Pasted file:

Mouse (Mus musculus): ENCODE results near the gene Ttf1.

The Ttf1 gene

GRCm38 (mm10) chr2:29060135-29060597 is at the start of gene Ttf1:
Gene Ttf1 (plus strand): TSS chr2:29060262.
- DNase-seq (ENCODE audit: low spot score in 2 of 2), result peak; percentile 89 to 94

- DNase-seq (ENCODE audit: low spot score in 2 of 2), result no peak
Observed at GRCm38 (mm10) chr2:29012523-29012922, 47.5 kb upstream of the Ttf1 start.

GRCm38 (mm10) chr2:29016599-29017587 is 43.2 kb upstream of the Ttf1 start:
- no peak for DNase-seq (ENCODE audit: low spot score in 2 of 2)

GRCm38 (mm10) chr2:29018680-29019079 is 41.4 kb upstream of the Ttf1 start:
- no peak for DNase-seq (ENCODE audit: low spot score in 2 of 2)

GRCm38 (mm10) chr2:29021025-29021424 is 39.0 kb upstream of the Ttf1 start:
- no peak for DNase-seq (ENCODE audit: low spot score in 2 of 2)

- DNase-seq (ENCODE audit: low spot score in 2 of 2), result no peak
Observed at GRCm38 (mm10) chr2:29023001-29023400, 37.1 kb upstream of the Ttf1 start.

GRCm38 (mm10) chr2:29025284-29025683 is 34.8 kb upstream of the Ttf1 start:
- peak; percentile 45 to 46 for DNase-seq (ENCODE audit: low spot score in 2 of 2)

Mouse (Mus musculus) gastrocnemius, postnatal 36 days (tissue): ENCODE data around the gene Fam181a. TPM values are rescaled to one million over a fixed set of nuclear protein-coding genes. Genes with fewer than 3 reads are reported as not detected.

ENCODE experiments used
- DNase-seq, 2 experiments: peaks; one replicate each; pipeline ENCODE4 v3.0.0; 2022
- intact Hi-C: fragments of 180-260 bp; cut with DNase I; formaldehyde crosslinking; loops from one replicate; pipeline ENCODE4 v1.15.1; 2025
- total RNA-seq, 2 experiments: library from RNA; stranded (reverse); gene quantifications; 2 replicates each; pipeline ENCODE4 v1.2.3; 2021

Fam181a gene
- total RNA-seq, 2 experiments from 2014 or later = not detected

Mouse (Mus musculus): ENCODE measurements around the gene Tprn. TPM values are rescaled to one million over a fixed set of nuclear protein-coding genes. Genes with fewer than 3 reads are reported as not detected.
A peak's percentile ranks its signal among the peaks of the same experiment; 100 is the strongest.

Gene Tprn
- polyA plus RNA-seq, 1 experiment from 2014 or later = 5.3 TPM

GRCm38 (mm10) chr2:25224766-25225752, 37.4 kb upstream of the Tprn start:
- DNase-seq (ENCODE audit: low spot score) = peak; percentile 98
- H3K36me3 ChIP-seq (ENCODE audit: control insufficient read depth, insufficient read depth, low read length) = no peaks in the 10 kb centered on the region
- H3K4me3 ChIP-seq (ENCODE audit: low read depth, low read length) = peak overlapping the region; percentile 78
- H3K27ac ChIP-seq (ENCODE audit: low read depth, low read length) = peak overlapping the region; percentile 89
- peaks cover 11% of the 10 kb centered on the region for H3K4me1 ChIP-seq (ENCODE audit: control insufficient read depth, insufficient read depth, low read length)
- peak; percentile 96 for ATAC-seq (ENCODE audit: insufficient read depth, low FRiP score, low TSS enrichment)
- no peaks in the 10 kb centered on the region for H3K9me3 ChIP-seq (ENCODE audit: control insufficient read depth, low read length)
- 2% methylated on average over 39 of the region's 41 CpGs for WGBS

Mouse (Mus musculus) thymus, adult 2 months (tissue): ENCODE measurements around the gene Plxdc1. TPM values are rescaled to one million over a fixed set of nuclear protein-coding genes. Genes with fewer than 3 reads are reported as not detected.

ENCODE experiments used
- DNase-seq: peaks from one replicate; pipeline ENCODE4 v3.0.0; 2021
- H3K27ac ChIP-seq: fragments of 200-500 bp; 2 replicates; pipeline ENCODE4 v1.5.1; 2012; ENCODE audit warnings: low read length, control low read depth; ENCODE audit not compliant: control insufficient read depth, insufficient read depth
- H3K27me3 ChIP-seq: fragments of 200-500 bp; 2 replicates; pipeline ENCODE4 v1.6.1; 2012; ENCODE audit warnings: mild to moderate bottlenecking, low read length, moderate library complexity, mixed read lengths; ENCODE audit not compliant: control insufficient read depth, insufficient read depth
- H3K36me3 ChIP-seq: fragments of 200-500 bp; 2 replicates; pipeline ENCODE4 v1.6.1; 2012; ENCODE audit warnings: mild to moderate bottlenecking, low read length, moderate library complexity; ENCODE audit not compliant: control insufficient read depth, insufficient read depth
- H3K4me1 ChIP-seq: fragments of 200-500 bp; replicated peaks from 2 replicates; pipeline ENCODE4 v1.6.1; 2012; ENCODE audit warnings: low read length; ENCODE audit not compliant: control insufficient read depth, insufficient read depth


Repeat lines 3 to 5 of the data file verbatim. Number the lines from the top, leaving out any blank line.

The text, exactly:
GRCm38 (mm10) chr2:29060135-29060597 is at the start of gene Ttf1:
Gene Ttf1 (plus strand): TSS chr2:29060262.
- DNase-seq (ENCODE audit: low spot score in 2 of 2), result peak; percentile 89 to 94